Sir Henry Cole

I keep coming back to Sir Henry Cole because it was he who created the first commercially available greeting cards in the UK. The thought of him often sits in the back of my mind when we are designing cards. In my mind’s eye I see a wisp of a timeline that leads from his first idea through to the creators today. Since the rise of short-run digital printing the number of creators has risen a hundred fold, a thousand fold.

So, back to Sir Henry Cole. He was born July 15, 1808, and was an English architect, artist and writer. He is possibly most famous for the creation of the first commercially available greeting card, which was inspired by his work at the Victoria Gallery and Museum in London.

Happy Christmas Card

He developed the design for the card, which became known as the “Happy Christmas” in 1843, based on a sketch he had done of his wife, Mary. He then worked with a local printer (more about that below) to create and send them to his many contacts. And then with that under his belt, to sell them, making them available to the public for the first time.

Sir Henry Cole and Crystal Palace

And just to round out the man, Sir Henry Cole was also instrumental in the creation of the Crystal Palace, which was built for the Great Exhibition of 1851 in London, as well as several other public works projects in the UK.

Henry Cole was born in London into a wealthy family. It was therefore normal and expected that he would receive the education he did. That was, namely, a classical education at Eton College and then going up to Christ Church College in Oxford, where he graduated in 1832 with a degree in mathematics.

Bridging Art and Science

And yet not everyone who has the benefit of a classical education bridges the gap between science and the Arts. But Cole did. He was a prominent figure in British society and made significant contributions to the field of industrial design. Plus, he was the secretary of the Society for the Promotion of the Arts and played a key role in the foundation of the Victoria and Albert Museum.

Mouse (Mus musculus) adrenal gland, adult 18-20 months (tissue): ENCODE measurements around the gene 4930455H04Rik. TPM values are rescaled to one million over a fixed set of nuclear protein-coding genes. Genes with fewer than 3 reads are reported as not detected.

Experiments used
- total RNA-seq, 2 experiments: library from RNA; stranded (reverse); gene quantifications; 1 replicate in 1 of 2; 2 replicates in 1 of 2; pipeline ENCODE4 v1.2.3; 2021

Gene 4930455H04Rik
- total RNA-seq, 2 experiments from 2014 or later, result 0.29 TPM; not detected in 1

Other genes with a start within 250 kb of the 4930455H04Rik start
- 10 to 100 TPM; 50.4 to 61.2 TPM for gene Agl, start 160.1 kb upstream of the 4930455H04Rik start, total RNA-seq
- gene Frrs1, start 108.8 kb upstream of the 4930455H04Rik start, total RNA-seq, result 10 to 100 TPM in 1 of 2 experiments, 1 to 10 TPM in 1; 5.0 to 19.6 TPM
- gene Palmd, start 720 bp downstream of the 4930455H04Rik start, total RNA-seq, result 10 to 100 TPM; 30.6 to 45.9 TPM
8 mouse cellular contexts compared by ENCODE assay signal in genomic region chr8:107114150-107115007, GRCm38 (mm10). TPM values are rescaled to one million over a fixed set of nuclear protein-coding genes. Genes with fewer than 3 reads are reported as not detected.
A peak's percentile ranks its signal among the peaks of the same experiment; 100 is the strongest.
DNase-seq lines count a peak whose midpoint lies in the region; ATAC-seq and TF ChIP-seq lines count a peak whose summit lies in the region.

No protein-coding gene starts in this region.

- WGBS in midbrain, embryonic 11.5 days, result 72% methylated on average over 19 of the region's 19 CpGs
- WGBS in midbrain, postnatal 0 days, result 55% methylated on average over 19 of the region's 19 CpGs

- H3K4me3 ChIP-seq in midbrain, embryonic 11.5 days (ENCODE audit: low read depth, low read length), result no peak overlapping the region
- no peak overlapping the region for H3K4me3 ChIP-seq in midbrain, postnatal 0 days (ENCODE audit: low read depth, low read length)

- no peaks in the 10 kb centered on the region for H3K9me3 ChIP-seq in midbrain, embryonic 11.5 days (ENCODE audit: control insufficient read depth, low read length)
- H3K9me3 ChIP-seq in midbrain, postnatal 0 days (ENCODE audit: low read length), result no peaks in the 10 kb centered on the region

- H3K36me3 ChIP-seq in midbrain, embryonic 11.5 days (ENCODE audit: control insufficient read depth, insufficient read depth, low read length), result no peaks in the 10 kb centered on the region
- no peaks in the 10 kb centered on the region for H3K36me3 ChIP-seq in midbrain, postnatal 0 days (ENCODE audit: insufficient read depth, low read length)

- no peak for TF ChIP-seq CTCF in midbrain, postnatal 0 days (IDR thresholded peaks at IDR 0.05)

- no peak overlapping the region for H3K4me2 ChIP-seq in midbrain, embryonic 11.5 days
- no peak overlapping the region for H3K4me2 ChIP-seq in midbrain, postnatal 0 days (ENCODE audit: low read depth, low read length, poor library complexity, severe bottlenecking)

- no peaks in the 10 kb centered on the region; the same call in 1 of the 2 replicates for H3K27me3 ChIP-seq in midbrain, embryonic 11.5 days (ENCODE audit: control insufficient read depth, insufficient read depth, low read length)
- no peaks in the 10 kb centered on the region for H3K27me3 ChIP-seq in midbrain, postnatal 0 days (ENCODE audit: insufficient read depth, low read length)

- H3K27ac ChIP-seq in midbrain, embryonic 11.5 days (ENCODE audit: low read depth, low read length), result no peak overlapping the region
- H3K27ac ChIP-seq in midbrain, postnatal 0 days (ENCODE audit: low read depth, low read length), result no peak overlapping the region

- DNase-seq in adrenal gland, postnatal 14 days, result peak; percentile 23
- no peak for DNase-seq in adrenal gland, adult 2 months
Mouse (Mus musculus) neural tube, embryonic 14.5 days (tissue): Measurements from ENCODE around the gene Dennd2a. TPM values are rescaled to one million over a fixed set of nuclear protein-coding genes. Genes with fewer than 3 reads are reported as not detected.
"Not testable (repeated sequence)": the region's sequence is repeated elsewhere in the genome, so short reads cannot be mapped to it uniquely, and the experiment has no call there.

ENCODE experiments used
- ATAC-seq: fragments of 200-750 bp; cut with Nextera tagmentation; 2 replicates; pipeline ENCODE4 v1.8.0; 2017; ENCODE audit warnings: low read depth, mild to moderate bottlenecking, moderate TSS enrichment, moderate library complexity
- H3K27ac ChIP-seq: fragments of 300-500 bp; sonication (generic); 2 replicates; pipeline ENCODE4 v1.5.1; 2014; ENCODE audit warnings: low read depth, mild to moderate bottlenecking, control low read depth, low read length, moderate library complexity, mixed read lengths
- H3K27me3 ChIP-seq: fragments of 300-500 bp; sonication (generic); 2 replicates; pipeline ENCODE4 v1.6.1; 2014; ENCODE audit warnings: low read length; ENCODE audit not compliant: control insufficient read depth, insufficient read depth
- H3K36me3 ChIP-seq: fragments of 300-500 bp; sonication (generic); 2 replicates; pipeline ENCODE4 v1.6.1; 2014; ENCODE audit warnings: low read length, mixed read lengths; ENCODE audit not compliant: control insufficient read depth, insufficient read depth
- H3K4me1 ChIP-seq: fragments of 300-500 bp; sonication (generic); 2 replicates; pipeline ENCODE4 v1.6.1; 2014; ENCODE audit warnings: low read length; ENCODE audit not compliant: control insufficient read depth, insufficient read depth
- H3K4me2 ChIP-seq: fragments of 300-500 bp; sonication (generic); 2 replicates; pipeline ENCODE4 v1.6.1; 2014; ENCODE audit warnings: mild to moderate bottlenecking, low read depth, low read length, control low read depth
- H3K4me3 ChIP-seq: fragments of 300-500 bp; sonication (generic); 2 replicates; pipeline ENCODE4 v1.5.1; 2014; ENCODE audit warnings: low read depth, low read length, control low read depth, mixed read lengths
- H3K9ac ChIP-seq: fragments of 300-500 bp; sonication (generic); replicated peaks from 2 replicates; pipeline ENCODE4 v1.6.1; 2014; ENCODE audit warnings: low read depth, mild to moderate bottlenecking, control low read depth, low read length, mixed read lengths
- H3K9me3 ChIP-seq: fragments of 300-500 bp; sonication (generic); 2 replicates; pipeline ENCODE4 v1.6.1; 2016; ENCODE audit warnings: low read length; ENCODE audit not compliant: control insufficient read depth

The V&A Tearooms

And he was also the man who brought the tea room to the Victoria and Albert Museum, with elegant rooms designed by the foremost artists and craftsmen of the day. If you ‘pop along’ to the V&A today you can sit in those rooms and dine or grab a coffee in the Refreshment Rooms.

It was against this background of the man who was at the front end of many public works and organisations, that in the 1840s Cole became interested in the idea of creating mass-produced stationery. He commissioned a series of prints from prominent artists and published them on high-quality paper. One of these designs, called “Tantalus,” was a greeting card that featured two people embracing.

The Universal Stationery Co

In 1842, Cole founded the Universal Stationery Co. with John Cassells, a printer and publisher. The company was a pioneer in the creation of greeting cards, and Cole designed many of the early offerings.

Cole’s greeting cards were popular with the middle class and upper-middle class, and they quickly became a social phenomenon. People began using them to express their sentiments on a wide range of occasions, including birthdays, anniversaries, and holidays.

Actually, it was only upper-middle class people who sent them, because the cost was too great for the poor. The Penny post introduced with pre-paid stamps in 1840 were within people’s grasp, but to buy lithographic cards was another matter. But from lithographic designs to photogravure and computer read digital printing was only a matter of time.

How far we have come and in just a century and a half to the situation now with photographic reproductions of a quality that was unimaginable in Cole’s day.

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